The NSW government has announced a second round of economic stimulus measures to help businesses as the number of coronavirus cases in the state tops 1000.
In a statement released this morning, the state government revealed the creation of a $1 billion Working for NSW fund to sustain business, create new jobs and retrain employees.
The fund is already being put into action with 1000 new staff for Service NSW announced this week to be funded by the program. The Working for NSW fund will comprise $750 million in new funding and $250 million announced last week for additional cleaning services.
The new package also includes the deferral of payroll tax for businesses with payrolls over $10 million for six months. Those with payrolls of $10 million or less already received a three-month waiver on payroll tax in the first package, and will now get an additional three month deferral as well.
There is also a deferral of gaming tax for clubs, pubs and hotels, and lotteries tax for six months, conditional on these funds being used to retain staff, as well as the d eferral of the parking space levy for six months and the d eferral of rents for six months for commercial tenants with less than 20 employees in all Government-owned properties.
Meanwhile, there will be a $34 million boost in funding to prevent homelessness, $30 million to boost the Energy Accounts Payments Assistance scheme, $ 10 million to support charities and $6 million additional funding for Lifeline’s operations in NSW.
Deputy Premier John Barilaro said the NSW Government’s package will support employment, provide relief for business and protect those most in need.
‘‘These are unprecedented times and if we are to emerge in the best shape possible we need to ensure businesses keep their heads above water and keep employees on the books,” Mr Barilaro said.
“Now is the time for all of us to work together, support each-other, show compassion and lend a hand wherever we can to those hurting.
“We will do whatever it takes to help businesses stay afloat so that they can hold onto as many jobs as possible as we get through this crisis. We will also be there to support those most vulnerable to ensure no one is left behind.”
NSW last week announced a $2.3 billion funding package which included a $700 million to boost health and $1.6 billion for tax cuts and job creation.
NSW Treasurer Dominic Perrottet said the new measures were timely, targeted and temporary and had been “designed for maximum impact and immediate effect”.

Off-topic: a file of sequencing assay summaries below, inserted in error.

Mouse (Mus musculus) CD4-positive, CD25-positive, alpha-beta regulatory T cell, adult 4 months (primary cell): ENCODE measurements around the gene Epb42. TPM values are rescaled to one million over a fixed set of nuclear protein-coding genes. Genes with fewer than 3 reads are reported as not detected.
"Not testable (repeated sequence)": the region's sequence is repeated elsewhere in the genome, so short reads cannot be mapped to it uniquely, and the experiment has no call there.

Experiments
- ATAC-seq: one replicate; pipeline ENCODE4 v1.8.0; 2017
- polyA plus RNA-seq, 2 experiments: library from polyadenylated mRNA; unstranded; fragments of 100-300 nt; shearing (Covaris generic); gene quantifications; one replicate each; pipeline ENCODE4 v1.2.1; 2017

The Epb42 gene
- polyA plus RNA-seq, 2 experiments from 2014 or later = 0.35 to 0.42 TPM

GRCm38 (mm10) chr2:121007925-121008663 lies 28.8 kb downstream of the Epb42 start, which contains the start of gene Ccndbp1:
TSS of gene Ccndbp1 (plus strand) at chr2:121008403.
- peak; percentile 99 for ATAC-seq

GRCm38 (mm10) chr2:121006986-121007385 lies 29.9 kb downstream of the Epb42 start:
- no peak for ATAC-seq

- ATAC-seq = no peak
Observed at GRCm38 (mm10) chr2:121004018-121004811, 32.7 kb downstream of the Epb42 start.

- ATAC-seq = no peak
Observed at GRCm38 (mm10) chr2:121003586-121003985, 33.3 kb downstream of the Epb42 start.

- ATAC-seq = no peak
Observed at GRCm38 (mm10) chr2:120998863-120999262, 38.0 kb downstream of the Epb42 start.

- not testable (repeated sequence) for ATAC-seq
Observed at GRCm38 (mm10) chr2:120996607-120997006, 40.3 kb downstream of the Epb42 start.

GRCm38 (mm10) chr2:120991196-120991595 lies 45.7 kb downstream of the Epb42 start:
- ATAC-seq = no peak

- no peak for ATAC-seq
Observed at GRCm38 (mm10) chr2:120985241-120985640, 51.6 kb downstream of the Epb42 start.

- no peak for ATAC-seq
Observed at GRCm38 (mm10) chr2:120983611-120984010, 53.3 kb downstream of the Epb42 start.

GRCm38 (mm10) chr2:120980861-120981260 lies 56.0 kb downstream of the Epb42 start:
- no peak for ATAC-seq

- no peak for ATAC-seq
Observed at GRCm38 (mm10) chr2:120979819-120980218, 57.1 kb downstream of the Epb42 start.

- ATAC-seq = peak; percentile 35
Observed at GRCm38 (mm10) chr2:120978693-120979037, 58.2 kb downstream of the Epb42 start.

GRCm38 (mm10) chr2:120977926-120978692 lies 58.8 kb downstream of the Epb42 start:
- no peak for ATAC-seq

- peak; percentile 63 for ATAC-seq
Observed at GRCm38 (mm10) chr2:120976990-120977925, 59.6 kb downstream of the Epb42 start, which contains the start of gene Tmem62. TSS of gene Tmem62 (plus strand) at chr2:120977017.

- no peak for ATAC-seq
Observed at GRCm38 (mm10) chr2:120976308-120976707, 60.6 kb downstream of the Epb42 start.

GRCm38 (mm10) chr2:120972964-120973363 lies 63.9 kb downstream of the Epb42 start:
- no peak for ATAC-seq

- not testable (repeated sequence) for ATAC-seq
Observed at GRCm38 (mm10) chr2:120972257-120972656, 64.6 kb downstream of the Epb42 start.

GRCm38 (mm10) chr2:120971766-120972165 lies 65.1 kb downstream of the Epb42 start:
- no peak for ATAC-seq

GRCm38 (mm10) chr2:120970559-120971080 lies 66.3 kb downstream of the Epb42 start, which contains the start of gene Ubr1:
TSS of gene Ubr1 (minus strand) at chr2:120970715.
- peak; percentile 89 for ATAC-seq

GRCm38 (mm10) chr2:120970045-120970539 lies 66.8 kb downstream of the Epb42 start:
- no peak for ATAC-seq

“The NSW Government is leading from the front with a package which complements the stimulus measures delivered by the Commonwealth and RBA,” Mr Perrottet said.
“When you combine this announcement with last week’s stimulus package the NSW Government is ensuring billions are available to help business, support jobs, boost our health system and protect the vulnerable.
“Our expectation is that any relief provided by the NSW Government will be used to contribute to help businesses stay in business and people stay in jobs. It’s vital we keep people employed and ensure we have the ability to rebound when things improve.”
NSW now has 1219 confirmed cases of coronavirus and seven people have died, adding to the national death toll of 13.
Some 16 patients are in intensive care, with 10 requiring ventilators. Two more children in NSW on Thursday – girls aged one and two – were confirmed to have COVID-19, taking the number of child cases to four.
A midwife at St George Hospital also tested positive for the virus, with her patients contacted and told to self-isolate.
Premier Gladys Berejiklian said on Thursday police would ramp up their public presence and that no cruise ship passengers would be permitted to disembark in NSW until further notice.
She said protocols on disembarkation needed tightening and that she was working with the Australian Border Force on new measures.
The Ruby Princess cruise ship – which disembarked passengers last week without adequate checks – is responsible for 121 COVID-19 cases in NSW. Meanwhile, new figures show Waverley Council in Sydney’s eastern suburbs has recorded the highest number of confirmed coronavirus.
The local government area has had 105 cases of COVID-19, according to data published on the NSW Health website on Thursday.
The Sydney LGA has recorded 69, while Northern Beaches and Woollahra have recorded 68 and 66 cases respectively.
Ms Berejiklian said the government was “looking very closely” at the impact of Monday’s shutdowns on pubs, cinemas and churches. If they weren’t sufficient, further action would be taken.
NSW Chief health officer Dr Kerry Chant said the full effect of the second stage of shutdowns – in place from Thursday – wouldn’t be known for some days.
“It does take us at least seven and possibly 14 days to really get a picture. Remember we also have to take out the fact we have returning travellers come in with disease,” she said.
Five people in NSW were handed infringement notices on Thursday for flouting coronavirus public health orders.
Police have the power to hand out fines of $1000 to individuals and $5000 to businesses that breach public health orders or ministerial directions. Ms Berejiklian, meanwhile, confirmed 292 Australians who had disembarked from the Norwegian Jewel cruise ship in the United States and flown home were in isolation in a Sydney CBD hotel.
They were escorted to the hotel by border authorities upon arrival, while five passengers with respiratory symptoms were taken to hospital.